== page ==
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Jay Farbman

Dr. Harry Brown, Founder of SEE Intl, Has Died

Nonprofit Restored Sight to Almost a Half Million Worldwide


Dr. Harry S. Brown, the founder of SEE International, died on April 16 at the age of 86, the organization announced. His nonprofit was among the early providers of relatively simple and free surgeries to prevent blindness and restore sight around the world.

After finishing his residency at UCLA’s Jules Stein Eye Institute, Brown became a traveling doctor, taking his family and mother with him to Johannesburg, South Africa; North Gujarat, India; and Kabul, Afghanistan. Those travels exposed him to the great need for eye care, and he saw the ripple effect that blindness had on families and the community. After Brown moved to Santa Barbara in 1971 and started a private practice, he founded Surgical Eye Expeditions (SEE) International in 1974, which has since then provided vision care to more than 3.8 million people, including surgeries for cataracts — the cause of half the world’s cases of blindness — glaucoma, and early diabetic retinopathy. SEE estimates its doctors have restored sight to about half a million people.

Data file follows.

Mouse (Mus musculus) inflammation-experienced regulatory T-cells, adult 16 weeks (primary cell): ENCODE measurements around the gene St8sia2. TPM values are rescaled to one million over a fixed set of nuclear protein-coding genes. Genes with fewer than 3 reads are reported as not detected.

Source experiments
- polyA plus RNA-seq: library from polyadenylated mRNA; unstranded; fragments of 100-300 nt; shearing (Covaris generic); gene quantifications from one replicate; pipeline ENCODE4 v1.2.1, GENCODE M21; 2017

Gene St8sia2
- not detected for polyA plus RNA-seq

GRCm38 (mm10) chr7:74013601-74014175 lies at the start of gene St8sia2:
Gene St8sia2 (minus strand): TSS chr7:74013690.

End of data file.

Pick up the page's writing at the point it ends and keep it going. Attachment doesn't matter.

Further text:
A patient whispers to Dr. Harry S. Brown in SEE's earlier days.
Click to enlarge photo

courtesy

A patient whispers to Dr. Harry S. Brown in SEE’s earlier days.

One of the things he will always be remembered for is providing sight worldwide,” his son Kelly Brown said. “He helped others who didn’t have the resources and made them functioning members of their community again.”

In Santa Barbara, the group has held eye clinics two to three times a week for low-income individuals since the 1980s.

Brown has been honored by the American Academy of Ophthalmology for his humanitarian work; recognized in the U.S. House of Representatives and by his alma mater, George Washington University; Rotary, Lions, and other service organizations; and the American College of Surgeons. The SEE-sponsored lecture by Brown’s friend and fellow ophthalmologist Dr. Helena Ndume at the Lobero Theatre on April 29 will include a remembrance for Dr. Brown.



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